All credibility, all good conscience, all evidence of truth come only from the senses.
Why do some people go to Ogilvie’s and not Home Depot or Lowe’s? What is it about any retail store that draws more attention than its competitors?
One could argue that it’s about price. People go to one store over another when the prices are lower (which could also account for the growth of giants like Amazon and Walmart). But the flip side exists as well—some people will pay more money for a product even though it is relatively the same. It’s clear that price is not the only deciding factor.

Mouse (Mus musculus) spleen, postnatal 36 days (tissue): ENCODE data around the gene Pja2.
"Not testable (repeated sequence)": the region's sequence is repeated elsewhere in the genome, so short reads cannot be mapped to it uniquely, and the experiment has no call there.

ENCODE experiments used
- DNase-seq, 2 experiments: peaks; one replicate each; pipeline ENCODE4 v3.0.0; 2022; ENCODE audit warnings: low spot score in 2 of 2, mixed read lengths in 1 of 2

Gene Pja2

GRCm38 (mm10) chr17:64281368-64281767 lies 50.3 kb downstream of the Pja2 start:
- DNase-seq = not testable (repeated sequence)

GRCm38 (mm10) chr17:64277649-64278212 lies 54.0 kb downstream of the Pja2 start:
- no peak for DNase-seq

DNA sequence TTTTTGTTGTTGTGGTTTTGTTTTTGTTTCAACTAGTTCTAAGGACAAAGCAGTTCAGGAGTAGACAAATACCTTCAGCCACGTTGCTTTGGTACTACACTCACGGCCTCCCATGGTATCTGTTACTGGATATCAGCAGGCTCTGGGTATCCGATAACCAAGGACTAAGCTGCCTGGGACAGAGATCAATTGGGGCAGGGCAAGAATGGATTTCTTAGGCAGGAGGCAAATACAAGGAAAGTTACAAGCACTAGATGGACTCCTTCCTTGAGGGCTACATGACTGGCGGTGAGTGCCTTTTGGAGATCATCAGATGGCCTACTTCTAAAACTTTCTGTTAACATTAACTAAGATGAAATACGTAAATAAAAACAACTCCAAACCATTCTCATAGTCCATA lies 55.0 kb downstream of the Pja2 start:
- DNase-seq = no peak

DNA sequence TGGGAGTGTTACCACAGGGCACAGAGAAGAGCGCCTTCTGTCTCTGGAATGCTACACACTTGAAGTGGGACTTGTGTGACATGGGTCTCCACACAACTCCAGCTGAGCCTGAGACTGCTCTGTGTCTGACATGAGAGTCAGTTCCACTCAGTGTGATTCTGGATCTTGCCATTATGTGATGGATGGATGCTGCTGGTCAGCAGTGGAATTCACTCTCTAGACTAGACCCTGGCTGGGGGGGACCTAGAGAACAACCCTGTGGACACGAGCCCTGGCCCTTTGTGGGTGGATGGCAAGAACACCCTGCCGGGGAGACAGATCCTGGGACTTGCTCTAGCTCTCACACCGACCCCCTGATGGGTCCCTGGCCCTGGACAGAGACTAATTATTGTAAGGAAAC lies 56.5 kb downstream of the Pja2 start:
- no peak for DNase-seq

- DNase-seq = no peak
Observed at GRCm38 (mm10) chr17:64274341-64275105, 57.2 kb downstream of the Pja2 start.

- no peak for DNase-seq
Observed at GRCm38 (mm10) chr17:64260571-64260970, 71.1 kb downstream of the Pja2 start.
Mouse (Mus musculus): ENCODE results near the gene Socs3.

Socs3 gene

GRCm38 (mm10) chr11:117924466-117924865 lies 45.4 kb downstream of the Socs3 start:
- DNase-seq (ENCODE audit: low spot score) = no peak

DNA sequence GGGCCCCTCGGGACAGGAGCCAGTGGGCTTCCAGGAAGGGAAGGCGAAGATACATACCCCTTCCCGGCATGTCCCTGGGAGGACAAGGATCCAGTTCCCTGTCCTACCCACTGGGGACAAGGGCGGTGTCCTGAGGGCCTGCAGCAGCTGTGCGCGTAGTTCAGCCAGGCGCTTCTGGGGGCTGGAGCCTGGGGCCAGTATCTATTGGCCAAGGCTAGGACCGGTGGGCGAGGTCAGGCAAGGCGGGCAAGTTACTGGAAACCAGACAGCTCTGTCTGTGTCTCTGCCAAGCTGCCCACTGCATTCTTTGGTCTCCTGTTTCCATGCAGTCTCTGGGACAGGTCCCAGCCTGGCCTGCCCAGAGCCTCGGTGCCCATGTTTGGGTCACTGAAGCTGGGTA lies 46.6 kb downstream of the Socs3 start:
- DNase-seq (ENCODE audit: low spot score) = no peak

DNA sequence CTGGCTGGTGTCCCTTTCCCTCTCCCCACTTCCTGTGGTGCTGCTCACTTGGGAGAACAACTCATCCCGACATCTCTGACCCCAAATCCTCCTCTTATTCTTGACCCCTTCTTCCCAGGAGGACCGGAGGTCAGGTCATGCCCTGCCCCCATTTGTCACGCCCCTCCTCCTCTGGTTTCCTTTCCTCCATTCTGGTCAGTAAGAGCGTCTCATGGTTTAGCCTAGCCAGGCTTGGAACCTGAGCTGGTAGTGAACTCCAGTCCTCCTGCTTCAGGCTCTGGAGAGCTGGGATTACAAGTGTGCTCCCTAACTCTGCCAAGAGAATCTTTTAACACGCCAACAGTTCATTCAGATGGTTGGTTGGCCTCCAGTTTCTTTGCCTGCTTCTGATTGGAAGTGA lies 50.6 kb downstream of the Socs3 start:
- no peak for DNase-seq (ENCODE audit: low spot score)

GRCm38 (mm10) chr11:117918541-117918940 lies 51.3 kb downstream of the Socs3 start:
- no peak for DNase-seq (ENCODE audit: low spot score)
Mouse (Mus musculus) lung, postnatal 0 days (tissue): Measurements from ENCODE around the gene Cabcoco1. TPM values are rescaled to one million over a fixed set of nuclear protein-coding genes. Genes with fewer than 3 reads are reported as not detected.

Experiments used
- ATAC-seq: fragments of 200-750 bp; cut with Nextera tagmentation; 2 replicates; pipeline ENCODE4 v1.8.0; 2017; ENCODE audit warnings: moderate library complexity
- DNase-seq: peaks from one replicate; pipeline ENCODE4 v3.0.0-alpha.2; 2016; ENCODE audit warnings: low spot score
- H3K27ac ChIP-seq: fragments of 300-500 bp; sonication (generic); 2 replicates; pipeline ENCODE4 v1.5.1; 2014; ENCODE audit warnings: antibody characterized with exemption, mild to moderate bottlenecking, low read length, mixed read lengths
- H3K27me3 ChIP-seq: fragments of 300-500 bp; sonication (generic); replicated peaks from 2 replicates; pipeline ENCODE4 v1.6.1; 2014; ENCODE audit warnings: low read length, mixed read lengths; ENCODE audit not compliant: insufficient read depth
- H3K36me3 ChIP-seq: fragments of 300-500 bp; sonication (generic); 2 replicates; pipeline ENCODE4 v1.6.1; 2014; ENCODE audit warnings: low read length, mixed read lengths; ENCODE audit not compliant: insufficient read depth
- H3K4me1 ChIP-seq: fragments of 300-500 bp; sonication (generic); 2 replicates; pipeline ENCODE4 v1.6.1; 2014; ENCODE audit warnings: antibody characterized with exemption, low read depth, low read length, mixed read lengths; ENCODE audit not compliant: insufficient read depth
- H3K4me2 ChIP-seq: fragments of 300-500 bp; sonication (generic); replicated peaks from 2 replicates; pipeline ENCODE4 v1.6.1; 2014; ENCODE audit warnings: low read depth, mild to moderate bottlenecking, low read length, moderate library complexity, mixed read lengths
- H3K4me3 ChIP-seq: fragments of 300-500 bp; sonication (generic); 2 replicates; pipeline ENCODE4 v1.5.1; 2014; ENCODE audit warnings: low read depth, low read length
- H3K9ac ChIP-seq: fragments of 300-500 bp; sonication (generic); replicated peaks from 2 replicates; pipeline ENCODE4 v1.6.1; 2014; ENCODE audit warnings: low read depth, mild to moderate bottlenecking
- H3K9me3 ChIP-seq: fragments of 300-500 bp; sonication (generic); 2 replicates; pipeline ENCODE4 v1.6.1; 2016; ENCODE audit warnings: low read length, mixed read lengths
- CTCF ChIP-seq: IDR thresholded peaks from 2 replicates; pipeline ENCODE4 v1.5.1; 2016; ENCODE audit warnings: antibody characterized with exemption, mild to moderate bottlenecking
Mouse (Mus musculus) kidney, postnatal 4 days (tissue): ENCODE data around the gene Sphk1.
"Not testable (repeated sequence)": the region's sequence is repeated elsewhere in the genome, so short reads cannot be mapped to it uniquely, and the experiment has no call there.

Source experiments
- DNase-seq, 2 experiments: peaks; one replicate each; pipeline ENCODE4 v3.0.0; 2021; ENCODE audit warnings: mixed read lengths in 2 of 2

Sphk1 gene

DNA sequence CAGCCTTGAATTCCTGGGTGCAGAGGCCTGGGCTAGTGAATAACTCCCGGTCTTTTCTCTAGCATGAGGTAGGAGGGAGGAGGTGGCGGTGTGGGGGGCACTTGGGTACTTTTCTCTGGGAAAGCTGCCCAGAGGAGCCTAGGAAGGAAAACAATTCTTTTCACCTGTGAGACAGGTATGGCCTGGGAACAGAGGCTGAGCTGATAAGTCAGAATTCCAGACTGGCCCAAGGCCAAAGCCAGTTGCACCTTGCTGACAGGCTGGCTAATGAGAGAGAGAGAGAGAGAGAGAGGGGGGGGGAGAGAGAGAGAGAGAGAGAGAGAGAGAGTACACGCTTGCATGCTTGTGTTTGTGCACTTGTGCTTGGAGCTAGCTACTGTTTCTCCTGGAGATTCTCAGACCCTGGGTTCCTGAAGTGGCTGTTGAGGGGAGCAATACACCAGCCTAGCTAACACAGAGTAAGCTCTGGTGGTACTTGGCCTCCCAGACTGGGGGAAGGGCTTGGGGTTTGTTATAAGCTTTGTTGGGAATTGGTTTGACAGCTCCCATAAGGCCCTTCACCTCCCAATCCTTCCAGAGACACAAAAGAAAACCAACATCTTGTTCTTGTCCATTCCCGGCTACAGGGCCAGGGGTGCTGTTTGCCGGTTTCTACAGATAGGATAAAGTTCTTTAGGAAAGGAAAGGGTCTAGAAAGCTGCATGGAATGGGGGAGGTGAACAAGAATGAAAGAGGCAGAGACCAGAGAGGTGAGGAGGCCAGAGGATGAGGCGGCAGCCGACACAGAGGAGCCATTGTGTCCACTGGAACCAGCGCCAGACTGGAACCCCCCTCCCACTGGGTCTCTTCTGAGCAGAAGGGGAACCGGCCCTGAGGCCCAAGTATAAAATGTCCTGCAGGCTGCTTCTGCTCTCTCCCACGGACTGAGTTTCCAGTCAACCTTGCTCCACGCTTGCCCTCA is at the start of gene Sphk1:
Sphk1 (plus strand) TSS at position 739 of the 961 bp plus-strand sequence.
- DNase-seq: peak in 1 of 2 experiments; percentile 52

According to James H. Gilmore and B. Joseph Pine II in their book Authenticity, it’s how authentic the business is that brings people to it (and even fuels their willingness to pay more money for a product). The authenticity of a business (versus the authenticity of its associates in their dealings with customers) is comprised of a variety of factors, one of which is credibility.
When people think about going to one store over another (or one website over another), it’s partly because they feel that the business knows what it’s doing. They can trust that the sales associates have the requisite product knowledge. They can trust that the website has the content they need and works as expected. They believe that the business has the expertise to answer questions and provide information.
The business, in the consumer’s eye, is credible. Of course, a need ...